「東雲に消ゆ」 (Shinonome ni Kiyu)
“The Daybreak Disappearance”
Shut up and get in the robot.
This week’s Kuromukuro pays particular attention to one of its weaker aspects: Yukina. This isn’t to say that the character is irritating or bothersome, just somewhat bland and uninteresting in context to everything else that’s going on. She certainly has her moments of promise, like when the conflict with her mother is addressed or her past with her father is brought up. This time around, Yukina comes into contact with a more central and relevant concern.
She doesn’t want to fight giant robots.
In animes past, strapping and timid young fellows are reluctant to enter the fray because they’re insecure of their ability, even though all they really need is to believe in themselves. Yukina, on the other hand, merely just doesn’t want to. She’s just a student who’s been forced into this whole matter—bigger than anything her meager, unachieving life could ever think of touching. The traumatic conclusion of last week’s events are further reason that a high school student has no place in this battle. Now, some may conclude that this makes the inner conflict unexciting or boring, and that may very well turn out to be the case as episodes carry on. However, there’s some serious potential here.
It’s a serious creative challenged to force this completely unmotivated character into fighting such a risky, large-scale war. This is completely out of her comfort zone, and she has zero to little interest in the matter. I predict that some greater explanation of her father’s disappearance, as well as her budding fondness for Kennosuke, will play a part with getting her into the pilot’s seat once again. The way I see it, all of this will play some large part in uplifting Yukina’s character—in essentially, making her an engaging, motivated, and interesting character for the rest of the series.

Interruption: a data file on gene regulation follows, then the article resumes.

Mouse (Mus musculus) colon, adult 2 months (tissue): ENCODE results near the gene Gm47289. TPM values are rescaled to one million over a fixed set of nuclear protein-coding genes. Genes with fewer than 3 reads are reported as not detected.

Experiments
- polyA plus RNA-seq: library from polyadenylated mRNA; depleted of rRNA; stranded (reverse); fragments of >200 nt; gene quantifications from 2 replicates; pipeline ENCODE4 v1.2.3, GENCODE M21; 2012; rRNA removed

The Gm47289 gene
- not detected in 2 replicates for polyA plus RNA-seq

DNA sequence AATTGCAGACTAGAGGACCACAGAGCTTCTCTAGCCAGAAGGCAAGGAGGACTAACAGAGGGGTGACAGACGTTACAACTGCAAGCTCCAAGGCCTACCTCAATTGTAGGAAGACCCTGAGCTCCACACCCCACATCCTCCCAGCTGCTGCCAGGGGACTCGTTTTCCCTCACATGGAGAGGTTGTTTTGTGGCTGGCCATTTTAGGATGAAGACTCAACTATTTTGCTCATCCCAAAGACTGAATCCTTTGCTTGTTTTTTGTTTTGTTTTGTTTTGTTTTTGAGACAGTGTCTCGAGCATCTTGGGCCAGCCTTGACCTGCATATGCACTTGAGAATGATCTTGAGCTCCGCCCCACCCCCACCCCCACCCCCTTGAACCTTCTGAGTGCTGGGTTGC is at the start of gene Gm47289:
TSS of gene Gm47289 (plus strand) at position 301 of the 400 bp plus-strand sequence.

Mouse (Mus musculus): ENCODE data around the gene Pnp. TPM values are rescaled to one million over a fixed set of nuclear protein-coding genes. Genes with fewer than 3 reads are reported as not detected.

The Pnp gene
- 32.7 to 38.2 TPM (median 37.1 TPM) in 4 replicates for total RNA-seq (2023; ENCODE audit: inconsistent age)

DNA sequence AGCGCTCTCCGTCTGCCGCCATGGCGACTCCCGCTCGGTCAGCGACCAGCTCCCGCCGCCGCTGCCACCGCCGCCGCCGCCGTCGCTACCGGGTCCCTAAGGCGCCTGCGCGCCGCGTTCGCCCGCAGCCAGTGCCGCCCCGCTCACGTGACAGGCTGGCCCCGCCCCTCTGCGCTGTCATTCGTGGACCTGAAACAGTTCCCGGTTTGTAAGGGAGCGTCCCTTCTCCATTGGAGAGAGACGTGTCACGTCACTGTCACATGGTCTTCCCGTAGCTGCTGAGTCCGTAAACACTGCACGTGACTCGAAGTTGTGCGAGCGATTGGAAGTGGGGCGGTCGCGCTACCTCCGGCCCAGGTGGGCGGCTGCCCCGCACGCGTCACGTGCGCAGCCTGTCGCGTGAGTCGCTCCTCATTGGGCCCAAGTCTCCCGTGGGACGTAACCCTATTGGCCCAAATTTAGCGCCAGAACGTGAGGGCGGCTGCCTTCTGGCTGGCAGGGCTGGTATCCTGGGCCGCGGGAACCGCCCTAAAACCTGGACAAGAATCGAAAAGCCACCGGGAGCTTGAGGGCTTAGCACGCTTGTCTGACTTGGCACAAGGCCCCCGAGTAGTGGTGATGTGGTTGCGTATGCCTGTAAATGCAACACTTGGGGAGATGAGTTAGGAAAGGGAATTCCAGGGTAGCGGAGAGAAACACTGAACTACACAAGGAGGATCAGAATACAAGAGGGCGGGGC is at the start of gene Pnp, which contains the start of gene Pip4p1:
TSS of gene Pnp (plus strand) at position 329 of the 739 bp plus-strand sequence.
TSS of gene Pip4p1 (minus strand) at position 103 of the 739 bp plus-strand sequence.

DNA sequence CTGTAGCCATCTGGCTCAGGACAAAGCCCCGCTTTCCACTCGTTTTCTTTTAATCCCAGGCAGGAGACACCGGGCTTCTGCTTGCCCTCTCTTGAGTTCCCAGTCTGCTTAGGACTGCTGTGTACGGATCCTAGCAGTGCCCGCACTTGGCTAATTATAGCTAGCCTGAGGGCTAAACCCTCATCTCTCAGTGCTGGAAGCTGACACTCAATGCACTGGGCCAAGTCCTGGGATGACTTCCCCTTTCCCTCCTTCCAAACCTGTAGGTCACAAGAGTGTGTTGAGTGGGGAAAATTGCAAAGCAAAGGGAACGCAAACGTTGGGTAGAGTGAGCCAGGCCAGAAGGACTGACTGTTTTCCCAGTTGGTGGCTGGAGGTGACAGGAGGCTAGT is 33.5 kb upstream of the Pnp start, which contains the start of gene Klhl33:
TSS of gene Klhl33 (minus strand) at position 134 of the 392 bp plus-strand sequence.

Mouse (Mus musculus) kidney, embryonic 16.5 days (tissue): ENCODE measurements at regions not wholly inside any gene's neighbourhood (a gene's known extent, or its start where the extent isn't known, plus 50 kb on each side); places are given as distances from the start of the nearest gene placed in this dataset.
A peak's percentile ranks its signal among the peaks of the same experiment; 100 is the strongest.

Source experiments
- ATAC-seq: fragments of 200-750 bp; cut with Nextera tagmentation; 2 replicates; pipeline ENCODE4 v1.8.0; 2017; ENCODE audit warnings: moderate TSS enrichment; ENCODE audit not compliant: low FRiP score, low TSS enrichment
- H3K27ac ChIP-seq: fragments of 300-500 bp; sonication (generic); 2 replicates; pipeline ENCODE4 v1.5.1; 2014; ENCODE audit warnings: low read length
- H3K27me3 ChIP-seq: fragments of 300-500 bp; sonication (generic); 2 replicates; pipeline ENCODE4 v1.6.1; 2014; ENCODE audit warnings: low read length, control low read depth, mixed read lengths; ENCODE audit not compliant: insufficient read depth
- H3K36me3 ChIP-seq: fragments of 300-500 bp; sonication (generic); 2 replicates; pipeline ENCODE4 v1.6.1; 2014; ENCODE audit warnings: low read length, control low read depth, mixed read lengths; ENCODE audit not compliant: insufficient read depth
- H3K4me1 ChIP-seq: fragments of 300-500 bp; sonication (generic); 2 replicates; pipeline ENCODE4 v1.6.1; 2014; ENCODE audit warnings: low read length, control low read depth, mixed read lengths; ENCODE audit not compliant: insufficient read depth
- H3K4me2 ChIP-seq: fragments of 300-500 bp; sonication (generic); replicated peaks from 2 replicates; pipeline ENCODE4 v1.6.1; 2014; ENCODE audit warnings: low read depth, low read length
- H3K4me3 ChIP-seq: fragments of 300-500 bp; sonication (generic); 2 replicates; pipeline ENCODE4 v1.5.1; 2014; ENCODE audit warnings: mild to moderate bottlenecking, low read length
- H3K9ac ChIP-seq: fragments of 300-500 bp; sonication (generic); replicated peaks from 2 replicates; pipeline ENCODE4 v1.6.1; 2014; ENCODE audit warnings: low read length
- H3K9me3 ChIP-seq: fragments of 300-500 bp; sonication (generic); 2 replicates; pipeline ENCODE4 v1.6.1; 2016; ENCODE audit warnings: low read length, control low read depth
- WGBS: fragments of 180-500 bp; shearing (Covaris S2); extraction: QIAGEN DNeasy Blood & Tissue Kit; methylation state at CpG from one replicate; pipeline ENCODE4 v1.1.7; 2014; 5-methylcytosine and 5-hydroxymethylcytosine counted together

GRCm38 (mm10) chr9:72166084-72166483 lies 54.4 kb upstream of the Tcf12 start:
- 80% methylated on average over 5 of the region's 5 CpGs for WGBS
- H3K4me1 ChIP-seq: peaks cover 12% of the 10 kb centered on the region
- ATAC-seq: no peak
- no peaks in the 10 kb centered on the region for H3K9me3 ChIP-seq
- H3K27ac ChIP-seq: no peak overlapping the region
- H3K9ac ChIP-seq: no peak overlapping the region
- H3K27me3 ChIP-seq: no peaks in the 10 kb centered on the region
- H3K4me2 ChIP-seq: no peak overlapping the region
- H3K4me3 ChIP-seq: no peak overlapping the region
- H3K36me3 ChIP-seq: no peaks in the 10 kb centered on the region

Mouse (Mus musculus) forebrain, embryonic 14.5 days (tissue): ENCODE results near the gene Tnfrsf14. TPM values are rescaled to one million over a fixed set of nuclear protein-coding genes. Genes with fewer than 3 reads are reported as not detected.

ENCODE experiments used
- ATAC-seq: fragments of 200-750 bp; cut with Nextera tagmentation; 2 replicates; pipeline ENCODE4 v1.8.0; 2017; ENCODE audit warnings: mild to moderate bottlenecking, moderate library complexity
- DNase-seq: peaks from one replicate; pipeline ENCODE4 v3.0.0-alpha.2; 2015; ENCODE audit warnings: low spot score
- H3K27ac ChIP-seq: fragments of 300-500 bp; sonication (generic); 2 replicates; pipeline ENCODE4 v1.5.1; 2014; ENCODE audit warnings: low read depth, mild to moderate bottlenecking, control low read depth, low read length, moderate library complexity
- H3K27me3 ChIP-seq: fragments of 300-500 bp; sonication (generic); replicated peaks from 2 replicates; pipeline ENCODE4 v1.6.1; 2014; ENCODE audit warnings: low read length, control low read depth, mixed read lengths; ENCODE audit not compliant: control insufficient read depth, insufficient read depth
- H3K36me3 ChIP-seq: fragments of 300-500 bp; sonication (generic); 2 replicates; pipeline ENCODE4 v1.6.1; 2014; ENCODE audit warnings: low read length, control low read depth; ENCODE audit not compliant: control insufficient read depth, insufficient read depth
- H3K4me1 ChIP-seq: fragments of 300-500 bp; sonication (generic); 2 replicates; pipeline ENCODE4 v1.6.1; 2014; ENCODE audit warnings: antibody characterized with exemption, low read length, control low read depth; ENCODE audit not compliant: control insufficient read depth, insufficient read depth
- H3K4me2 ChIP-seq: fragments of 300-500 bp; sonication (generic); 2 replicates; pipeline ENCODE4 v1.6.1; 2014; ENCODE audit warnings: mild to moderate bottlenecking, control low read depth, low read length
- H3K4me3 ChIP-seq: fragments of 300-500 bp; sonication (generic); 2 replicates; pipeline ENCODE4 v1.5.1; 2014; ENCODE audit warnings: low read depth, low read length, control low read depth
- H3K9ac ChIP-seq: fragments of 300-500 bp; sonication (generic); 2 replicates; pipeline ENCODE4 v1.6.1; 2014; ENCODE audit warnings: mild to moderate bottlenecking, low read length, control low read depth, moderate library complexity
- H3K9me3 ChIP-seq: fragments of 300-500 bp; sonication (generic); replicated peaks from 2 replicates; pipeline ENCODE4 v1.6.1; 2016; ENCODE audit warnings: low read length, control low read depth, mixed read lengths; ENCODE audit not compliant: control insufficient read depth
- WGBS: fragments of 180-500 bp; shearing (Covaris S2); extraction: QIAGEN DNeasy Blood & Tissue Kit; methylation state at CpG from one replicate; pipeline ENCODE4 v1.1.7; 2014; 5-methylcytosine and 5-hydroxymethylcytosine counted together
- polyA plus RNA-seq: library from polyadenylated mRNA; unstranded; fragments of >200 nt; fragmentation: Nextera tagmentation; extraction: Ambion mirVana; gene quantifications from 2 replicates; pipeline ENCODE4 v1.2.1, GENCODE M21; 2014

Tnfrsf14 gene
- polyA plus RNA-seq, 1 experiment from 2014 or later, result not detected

Something I’m also excited for is the main antagonizing force. Don’t get me wrong—there’s not a lot of interesting material here. Their aesthetic appeal leaves little to no impression (generic armor, clichéd throneroom in space, etc.) and their motivations—unconditional and undying praise to some faceless godlike entity—do nothing to set it apart from much of what came before. What’s interesting here is that they’re human! Now this itself isn’t a unique plot development, but its effect on Kennosuke’s resolve is intriguing. His entire life purpose is built upon revenge, which itself is facilitated on the nameless, inhuman nature of his enemy. Until now it’s been easy for him to focus his anger on “the demons.” However, now that he’s learned that there’s more at play here—that his foes could be actual people—he’s left confused and in denial, as he refuses to acknowledge they’re anything. As he learns more and more about the enemy, his character motivations and constitution could evolve in continually dynamic ways.